NZPA report parts of Len Brown’s inauguration speech at the Auckland town hall this evening:
In his first address at the first Auckland Council meeting, Mr Brown said it was time to stop imagining how to improve Auckland’s transport system and other infrastructure and time to start acting.
Mr Brown’s three key rail visions – an inner city loop, a line to Auckland International Airport and rail to the North Shore – will all come with high price tags, which the Government has said indicated it may not be able to be fund for some years.
But Mr Brown said such lines were vital if the Government wanted to meet its commitment to having New Zealand incomes catch up to Australia in 25 years.
“For New Zealand to catch and pass Australia economically, Auckland’s infrastructure needs to match and surpass the likes of Brisbane, Melbourne, and Sydney,” Mr Brown said.
“It will not be easy. These are expensive projects. But we have had reports, discussions, and debates for long enough.
“There will be a cost. But we will do it.”
He said the projects were vital if people from the North Shore wanted to work in south Auckland, and vice versa, without requiring three hours a day getting to and from work.
“It’s about ensuring businesses can move their freight around and through our city quickly and efficiently, rather than having to factor time spent stuck on motorways and congested local roads into their costings.
“And it’s also about ensuring that investors – local and foreign – see Auckland as a great place to establish a business, creating jobs and prosperity not just for Auckland, but for all of New Zealand.”
Mr Brown noted that Auckland in the 1970s nearly had a light rail project, conceived by former Auckland City Mayor Sir Dove-Meyer Robinson, only for it to be derailed.
“Imagine the economic and social potential that that rapid rail project would have unlocked over the past 30 years. Imagine the prosperity that Auckland would have created for all of New Zealand.”
Mr Brown also said technological and other infrastructure, along with an improved environment for entrepreneurship, was vital.
“Auckland could be like San Francisco – a hub of innovation and entrepreneurial activity,” he said.
“The connections and collaborations between our universities and businesses are already producing first-class results and promise more to come.
“We must nurture them and give them, literally, room to move, so they can develop new products and services we can export to the world.”
I think it’s good that the link between clever transport investment and economic development is being grasped by Len Brown. While the railway lines themselves won’t magically solve all of Auckland’s problems, if they’re coupled with policies that promote a concentration of economic activity in areas like the CBD then I think the benefits are potentially significant.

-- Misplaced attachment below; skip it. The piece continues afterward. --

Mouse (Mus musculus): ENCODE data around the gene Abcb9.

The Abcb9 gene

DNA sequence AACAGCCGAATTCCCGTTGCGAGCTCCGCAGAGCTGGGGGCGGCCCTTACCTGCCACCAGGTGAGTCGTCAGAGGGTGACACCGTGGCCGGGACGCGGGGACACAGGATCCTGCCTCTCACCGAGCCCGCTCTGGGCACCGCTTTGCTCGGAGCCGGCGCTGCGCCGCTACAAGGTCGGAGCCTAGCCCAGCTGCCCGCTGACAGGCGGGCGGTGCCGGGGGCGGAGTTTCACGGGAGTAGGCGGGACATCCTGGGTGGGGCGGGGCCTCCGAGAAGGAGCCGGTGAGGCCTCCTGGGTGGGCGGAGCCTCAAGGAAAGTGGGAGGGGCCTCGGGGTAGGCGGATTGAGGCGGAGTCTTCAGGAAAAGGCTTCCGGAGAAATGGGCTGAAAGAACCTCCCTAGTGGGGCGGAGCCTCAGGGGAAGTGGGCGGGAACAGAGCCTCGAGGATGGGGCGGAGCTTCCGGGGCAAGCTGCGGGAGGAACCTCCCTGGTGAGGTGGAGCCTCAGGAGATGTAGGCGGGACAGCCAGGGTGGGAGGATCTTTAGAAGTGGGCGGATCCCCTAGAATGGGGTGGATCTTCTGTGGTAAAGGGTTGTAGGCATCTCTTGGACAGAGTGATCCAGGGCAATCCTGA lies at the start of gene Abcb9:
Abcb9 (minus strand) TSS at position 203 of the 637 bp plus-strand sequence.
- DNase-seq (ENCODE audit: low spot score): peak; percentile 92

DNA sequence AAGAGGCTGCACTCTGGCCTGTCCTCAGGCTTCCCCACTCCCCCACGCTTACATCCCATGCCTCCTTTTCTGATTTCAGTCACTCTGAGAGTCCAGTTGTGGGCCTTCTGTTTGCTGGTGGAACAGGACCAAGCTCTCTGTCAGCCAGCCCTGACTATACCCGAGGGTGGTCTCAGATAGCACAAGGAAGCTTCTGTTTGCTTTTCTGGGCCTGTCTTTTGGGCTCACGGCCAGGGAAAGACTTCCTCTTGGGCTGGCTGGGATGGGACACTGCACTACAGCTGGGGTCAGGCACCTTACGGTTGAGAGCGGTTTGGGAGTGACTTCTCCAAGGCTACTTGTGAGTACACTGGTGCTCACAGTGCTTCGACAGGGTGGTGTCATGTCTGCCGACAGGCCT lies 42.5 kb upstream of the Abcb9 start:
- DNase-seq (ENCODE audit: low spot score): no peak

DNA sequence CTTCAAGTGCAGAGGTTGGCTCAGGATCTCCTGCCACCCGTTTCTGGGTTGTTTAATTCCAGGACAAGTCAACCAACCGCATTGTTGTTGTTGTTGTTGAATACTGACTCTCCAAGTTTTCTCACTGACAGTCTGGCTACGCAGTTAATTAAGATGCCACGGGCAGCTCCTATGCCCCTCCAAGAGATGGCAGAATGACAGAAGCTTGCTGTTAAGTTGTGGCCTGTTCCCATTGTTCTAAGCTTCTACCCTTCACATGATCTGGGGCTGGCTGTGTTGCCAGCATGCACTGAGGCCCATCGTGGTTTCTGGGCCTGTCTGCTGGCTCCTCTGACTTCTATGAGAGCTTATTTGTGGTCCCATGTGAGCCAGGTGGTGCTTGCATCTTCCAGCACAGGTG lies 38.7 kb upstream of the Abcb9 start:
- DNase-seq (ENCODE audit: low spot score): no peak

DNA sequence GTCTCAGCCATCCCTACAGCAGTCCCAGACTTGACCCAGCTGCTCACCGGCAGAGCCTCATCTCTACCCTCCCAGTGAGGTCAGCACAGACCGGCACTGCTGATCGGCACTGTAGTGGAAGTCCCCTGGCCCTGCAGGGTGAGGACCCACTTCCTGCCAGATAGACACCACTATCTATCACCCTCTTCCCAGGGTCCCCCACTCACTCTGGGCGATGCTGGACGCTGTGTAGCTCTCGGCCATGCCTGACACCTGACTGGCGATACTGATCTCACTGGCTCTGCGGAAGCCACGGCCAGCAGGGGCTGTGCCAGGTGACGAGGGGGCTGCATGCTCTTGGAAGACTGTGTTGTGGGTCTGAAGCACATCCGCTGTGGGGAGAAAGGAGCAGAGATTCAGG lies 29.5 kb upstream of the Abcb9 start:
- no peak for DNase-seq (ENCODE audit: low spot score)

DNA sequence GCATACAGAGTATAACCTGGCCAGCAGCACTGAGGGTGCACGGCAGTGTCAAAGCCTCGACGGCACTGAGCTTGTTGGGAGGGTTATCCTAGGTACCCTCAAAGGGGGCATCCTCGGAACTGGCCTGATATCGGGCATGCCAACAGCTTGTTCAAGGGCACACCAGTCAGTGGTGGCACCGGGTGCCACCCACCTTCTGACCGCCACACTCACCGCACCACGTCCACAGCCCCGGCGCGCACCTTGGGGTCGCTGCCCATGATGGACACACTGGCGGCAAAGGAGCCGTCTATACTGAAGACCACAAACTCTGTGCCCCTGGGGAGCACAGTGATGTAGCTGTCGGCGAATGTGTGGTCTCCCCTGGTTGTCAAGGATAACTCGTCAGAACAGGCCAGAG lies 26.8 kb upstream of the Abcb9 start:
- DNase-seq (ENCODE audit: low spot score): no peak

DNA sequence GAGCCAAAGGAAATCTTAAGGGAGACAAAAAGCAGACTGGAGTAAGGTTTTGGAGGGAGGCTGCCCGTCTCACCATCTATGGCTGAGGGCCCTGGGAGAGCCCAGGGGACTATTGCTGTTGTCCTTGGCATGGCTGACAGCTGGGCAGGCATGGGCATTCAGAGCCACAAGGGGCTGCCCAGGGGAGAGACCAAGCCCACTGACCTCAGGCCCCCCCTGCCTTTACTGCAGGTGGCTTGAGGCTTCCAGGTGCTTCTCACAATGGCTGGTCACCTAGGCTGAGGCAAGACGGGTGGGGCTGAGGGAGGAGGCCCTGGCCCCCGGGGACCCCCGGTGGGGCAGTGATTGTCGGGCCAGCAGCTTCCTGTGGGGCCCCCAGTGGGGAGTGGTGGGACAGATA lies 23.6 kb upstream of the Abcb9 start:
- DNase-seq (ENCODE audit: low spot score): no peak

Looking at this link between transport and economic development, there was an interesting article in the NZ Herald a week or so ago that I was reminded of. The article tries to answer the question of “why, if New Zealand has such business friendly policies, do we struggle so much in terms of our economic development?” The answers to this question are quite interesting:
Last year economist Phillip McCann wrote a paper about our productivity paradox: the mystery of “why a country that seems so close to best practice in most of the policies that are regarded as the key drivers of growth is nevertheless just an average performer”.
How can it be that we’re the second best country in the world for doing business but in terms of GDP per capita we are falling behind countries like Slovenia, Korea and Taiwan?
McCann said existing New Zealand debates tend to focus too much on internal explanations like regulation, taxation and institutions – more lint picking – but his theory is that “economic geography” is to blame. Yes, New Zealand has always been in the wopwops of the world, but the world has changed.
Now we are being squeezed out by growth in super-regions we aren’t part of, global cities we don’t have and the influence of multinationals who can’t even be arsed having an office here. Face it, we’re not part of the “in” clique. Incidentally, could someone please invite the New York Times’ rockstar economics writer Tom Friedman down here to explain why if “The World is Flat” as he claims, we are falling off the bottom?
I wonder whether the same theory applies, at a lesser scale of course, to analysing the constraints on Auckland’s economic development. Poor public transport investment over the past 60 years has reduced the comparative attractiveness of locating your business in the CBD and therefore encouraged a highly dispersed pattern of employment. But with businesses all relatively isolated from each other around Auckland, the connections and interaction between them has been reduced, compared to say what might be going on in Midtown Manhattan (obviously an extreme example).
It’s entirely likely, in my opinion, that this has had a negative effect on Auckland’s economic potential over a very long time. Perhaps the biggest actual long term benefits of projects like the CBD Rail Tunnel will be increasing the attractiveness of the CBD for businesses to locate – and the longer-term agglomeration benefits that will result from that. Certainly, analysis of large rail projects in places like London indicates that the biggest benefits are these “agglomeration benefits”.